If the government massively expands borrowing to cover those costs, then this could eventually lead to higher bond yields and in some cases to the sovereign debt crisis, as it happened in several Eurozone countries.
If on the other hand, the government monetizes debt with money printing, then this could lead to higher inflation and eventually to significant currency depreciation.
According to the BEA, government spending is the second-largest contributor to the Gross Domestic Product. In 2019 it contributed $3.814 trillion to GDP.
This is calculated by subtracting total imports from total exports. Therefore the Current Account Surplus can help to boost the Gross Domestic Product of the country. On the other hand, if the imports are higher than exports, then the difference is subtracted from GDP.
Other types of GDP Measurements
For a better understanding of GDP, it is worthwhile to mention that looking only at the Nominal GDP figures might not provide us with a full picture of economic growth. Year after year the buying power of each currency pair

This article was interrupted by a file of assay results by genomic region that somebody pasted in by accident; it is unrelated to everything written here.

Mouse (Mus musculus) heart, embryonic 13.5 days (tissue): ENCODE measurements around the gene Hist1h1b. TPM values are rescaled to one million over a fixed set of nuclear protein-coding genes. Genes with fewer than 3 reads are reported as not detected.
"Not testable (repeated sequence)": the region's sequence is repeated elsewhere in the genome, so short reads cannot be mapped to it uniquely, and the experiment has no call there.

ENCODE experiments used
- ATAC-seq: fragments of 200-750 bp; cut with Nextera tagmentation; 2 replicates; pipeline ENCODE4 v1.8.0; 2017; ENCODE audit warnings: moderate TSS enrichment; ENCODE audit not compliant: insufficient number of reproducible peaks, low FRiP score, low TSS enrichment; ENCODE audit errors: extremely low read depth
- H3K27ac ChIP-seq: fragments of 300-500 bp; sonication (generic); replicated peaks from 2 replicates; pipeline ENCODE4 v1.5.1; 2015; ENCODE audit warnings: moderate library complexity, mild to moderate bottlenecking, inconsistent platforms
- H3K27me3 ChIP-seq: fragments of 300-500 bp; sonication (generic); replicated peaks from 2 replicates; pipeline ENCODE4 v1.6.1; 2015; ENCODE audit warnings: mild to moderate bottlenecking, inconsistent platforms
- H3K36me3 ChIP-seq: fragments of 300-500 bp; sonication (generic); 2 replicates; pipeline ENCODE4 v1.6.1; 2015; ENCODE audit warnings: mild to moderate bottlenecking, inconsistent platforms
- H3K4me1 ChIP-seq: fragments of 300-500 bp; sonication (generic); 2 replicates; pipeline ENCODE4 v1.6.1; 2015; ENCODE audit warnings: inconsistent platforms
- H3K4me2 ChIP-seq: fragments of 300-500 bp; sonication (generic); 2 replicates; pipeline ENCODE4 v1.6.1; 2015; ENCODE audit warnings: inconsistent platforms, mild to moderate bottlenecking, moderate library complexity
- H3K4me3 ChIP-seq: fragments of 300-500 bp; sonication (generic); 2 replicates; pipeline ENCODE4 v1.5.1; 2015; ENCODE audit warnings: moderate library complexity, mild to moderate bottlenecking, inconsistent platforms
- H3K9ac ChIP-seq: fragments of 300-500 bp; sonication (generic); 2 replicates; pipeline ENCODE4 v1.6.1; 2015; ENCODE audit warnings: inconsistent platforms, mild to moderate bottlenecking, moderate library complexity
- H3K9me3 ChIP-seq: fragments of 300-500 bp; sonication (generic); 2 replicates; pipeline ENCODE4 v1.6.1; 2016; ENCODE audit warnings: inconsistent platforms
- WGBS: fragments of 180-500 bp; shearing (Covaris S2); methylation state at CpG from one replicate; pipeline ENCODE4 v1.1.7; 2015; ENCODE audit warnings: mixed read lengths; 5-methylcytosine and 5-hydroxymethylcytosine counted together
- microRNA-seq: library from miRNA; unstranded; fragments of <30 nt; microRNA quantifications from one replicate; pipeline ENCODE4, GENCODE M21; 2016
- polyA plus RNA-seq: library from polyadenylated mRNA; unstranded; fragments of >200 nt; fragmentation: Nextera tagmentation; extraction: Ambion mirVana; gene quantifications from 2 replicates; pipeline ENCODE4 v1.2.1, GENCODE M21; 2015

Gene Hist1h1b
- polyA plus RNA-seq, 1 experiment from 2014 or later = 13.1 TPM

changes. For example, according to the US Bureau of Labor and Statistics, in February 2020, $153.25 had the same purchasing power as $100 in January 2000.
Therefore comparing the nominal GDP figures from different years can be very misleading. The Real GDP addresses this issue, by using the so-called ‘deflator’, taking into account the loss of purchasing power due to inflation and calculating the Gross Domestic Product in constant dollars.
For example, suppose that the country’s Nominal GDP in 2020 was at $20 trillion and $21 trillion next year, with the inflation rate running at 3%. In this case, the Real GDP in constant 2020 dollars would be $20.388 trillion. This puts the annual growth rate of Real Gross Domestic Product at 1.94%.
Another common problem with working with Nominal GDP numbers is the comparison with two different countries. Obviously, nations with larger populations are more likely to have bigger GDP, however, this does not mean that the quality of life will always be better compared to smaller ones.